Timo GLOCK: I think Sebastian said everything about the home grand prix. It is special to be back home. For me it is only about 45 minutes away. It is not extra pressure, just a really good feeling to race in front of a couple of friends and in front of the family. It is just good fun and testing went not too bad. We did our normal programme at the test and that was good. So far it is quite similar to Canada. Every time I am here I have had a couple of good results, so hopefully we will have the same on Sunday again.
Nick HEIDFELD: It is great coming back to Germany seeing all the spectators and all the fans here. I think we will see a big crowd. I am looking forward to the race very much although the conditions are a bit unknown at the moment, but that's exactly what we had in testing last week. It was not dry all the time, so it was a bit difficult to get all the new parts on the car as we wanted to, but we did manage to get them on and have a couple of new modifications which did work and should hopefully put us in a good position here.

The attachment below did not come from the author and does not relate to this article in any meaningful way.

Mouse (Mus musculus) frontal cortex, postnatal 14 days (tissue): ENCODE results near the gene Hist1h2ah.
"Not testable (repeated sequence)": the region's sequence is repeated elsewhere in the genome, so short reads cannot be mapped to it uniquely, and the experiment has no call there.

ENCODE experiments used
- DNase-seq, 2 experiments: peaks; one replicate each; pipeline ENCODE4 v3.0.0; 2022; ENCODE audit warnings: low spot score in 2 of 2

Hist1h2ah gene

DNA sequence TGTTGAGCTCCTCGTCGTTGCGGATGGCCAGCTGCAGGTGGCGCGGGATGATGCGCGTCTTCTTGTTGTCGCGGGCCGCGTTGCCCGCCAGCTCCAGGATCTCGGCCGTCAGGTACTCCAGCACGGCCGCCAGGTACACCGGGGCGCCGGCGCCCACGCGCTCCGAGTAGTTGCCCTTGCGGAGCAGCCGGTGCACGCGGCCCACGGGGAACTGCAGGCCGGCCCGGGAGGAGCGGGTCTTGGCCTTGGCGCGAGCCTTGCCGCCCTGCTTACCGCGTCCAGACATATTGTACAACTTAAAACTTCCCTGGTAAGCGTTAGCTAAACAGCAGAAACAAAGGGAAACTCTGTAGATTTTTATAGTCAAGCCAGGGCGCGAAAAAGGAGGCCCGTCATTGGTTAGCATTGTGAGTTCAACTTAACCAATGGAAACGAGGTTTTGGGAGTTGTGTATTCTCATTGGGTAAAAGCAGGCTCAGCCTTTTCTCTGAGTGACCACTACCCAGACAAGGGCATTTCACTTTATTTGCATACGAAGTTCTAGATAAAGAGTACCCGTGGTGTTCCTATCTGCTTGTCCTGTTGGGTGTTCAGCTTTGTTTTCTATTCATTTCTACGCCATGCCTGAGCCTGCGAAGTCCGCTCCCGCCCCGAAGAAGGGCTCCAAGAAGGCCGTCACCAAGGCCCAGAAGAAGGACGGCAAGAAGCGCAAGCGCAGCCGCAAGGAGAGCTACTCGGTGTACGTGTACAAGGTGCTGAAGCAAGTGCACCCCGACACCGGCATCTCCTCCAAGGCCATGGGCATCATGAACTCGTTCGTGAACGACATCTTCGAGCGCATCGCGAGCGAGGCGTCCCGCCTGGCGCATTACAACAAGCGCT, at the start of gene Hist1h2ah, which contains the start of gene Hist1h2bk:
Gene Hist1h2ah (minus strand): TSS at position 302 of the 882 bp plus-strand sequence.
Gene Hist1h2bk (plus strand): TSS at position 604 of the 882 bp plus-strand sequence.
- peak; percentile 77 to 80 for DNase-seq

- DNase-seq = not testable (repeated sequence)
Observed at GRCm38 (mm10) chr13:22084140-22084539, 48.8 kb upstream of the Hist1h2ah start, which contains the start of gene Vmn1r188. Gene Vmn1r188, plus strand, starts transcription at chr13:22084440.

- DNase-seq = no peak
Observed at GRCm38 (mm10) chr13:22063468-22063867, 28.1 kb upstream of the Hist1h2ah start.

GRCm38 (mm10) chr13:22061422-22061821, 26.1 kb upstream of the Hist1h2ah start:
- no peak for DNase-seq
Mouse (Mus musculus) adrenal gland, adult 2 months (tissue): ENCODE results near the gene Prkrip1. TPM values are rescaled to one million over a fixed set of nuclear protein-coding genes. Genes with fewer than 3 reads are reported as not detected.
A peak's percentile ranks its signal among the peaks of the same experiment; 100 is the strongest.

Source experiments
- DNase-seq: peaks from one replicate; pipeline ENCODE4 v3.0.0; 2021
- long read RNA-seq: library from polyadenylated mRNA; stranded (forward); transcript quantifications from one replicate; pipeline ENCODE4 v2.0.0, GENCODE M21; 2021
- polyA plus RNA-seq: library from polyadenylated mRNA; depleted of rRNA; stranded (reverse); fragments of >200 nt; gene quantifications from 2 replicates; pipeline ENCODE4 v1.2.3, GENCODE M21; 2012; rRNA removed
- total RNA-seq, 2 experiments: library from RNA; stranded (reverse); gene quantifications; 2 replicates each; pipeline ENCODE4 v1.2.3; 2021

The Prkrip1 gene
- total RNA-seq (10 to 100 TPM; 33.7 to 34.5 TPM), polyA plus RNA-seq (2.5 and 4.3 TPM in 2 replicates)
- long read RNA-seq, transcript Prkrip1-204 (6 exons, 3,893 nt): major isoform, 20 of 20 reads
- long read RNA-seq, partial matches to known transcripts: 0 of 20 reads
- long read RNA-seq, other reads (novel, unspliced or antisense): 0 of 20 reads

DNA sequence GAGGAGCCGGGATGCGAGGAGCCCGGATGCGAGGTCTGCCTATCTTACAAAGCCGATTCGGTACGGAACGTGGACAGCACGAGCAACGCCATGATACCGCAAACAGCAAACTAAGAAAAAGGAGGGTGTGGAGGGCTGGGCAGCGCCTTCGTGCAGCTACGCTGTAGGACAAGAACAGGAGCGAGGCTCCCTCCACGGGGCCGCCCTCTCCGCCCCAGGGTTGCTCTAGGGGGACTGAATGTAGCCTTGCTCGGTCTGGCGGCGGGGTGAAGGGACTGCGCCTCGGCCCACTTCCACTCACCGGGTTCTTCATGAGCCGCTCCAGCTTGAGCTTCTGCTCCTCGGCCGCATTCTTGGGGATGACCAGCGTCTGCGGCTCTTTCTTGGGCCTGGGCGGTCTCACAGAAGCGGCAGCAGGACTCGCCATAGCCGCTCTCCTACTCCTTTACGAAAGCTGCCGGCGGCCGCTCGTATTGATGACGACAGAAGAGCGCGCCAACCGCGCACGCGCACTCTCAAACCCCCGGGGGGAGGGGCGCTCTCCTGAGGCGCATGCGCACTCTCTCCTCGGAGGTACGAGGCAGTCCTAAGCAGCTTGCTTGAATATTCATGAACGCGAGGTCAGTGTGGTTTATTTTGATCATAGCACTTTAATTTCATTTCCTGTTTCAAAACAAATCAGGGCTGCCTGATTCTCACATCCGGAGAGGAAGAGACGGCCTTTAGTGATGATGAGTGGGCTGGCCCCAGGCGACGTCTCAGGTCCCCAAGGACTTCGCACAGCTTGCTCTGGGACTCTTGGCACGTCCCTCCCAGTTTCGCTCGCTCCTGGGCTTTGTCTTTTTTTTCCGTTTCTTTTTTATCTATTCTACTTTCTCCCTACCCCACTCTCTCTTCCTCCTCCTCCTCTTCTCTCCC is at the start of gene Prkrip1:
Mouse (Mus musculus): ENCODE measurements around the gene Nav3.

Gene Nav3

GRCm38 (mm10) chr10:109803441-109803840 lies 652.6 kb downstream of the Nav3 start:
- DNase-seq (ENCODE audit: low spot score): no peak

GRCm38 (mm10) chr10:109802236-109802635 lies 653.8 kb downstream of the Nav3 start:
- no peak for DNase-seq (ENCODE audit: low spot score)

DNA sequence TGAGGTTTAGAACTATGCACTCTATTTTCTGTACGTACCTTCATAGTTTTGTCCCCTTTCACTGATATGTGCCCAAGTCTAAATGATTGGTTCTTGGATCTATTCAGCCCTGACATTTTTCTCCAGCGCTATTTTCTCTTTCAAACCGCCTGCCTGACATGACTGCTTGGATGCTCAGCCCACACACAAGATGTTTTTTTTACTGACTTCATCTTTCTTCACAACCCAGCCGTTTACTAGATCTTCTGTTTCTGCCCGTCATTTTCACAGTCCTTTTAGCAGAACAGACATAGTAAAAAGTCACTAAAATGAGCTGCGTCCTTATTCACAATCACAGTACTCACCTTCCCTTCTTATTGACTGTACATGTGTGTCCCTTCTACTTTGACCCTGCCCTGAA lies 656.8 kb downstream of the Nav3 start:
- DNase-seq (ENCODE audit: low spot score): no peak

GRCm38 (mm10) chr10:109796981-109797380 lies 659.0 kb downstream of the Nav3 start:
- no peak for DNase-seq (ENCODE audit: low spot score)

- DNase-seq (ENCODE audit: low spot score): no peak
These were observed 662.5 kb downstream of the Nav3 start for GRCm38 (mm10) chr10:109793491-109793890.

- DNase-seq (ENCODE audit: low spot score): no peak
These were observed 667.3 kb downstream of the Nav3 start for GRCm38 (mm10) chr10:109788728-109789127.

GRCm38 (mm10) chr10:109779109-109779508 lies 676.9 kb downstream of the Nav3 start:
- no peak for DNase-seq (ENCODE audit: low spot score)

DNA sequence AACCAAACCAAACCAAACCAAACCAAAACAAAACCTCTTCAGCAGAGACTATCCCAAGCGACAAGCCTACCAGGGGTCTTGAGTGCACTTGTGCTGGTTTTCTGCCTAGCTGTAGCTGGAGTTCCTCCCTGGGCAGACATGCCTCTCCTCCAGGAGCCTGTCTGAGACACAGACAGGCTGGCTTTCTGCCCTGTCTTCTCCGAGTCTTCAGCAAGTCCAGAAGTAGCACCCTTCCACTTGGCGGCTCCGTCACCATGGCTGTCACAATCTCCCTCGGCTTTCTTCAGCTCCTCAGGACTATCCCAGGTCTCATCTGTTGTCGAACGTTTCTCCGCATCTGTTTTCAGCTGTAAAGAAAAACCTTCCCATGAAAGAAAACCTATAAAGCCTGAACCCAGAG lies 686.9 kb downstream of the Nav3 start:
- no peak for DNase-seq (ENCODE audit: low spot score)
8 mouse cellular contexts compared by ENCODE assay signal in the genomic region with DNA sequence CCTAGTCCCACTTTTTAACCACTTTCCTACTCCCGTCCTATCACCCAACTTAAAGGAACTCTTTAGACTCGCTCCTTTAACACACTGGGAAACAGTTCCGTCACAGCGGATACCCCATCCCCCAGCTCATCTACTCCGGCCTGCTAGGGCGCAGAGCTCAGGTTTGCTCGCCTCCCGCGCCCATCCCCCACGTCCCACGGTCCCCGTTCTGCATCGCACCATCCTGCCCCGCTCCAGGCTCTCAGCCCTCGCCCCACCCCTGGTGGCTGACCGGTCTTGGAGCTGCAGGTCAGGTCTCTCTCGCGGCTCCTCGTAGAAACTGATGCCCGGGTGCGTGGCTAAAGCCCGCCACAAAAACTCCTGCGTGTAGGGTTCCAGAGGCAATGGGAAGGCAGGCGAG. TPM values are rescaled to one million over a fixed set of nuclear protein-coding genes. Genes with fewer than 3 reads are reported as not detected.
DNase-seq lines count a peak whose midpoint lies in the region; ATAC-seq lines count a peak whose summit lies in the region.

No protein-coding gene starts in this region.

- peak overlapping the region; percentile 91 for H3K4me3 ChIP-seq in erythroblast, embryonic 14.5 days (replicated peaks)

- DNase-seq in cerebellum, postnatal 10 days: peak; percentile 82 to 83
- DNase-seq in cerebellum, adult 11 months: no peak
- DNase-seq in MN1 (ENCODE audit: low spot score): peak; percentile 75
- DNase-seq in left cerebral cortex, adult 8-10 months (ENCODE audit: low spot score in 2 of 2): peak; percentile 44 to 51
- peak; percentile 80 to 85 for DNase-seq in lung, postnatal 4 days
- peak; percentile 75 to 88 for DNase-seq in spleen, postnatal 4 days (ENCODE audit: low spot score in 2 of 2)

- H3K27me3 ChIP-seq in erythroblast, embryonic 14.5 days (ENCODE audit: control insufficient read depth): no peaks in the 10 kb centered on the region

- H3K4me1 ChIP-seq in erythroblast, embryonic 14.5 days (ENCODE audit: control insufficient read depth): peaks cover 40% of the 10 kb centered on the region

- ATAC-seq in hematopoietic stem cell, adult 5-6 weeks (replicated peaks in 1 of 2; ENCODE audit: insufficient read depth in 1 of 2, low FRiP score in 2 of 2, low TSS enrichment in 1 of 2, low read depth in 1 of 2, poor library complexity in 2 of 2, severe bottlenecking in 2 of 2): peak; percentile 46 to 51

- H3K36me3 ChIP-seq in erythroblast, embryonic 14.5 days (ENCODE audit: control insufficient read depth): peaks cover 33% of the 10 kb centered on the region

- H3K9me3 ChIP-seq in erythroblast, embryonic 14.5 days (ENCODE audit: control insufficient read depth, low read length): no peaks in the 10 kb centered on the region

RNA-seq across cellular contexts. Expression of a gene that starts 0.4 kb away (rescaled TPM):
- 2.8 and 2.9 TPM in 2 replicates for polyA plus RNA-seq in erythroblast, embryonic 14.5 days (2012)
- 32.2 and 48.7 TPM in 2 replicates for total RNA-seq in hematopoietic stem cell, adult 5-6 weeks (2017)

Nico ROSBERG: I am really happy to be driving here too. I was born 40 minutes away from here and my grandma and uncles and friends still live there in Wiesbaden, so I come here quite a few times and it is nice to be racing here. I started my racing career in Germany and have raced here many, many times and won many races here too, so it is a track that I really enjoy and in terms of the car I think it is a track that should be better for us, so I think we can really look forward to a good result here.
Q: And testing went well?
NR: Testing went pretty well. I was second and third on the two days. I am sure we ran less fuel than the top runners but compared to other people we definitely did better here, so I am looking forward to a good weekend.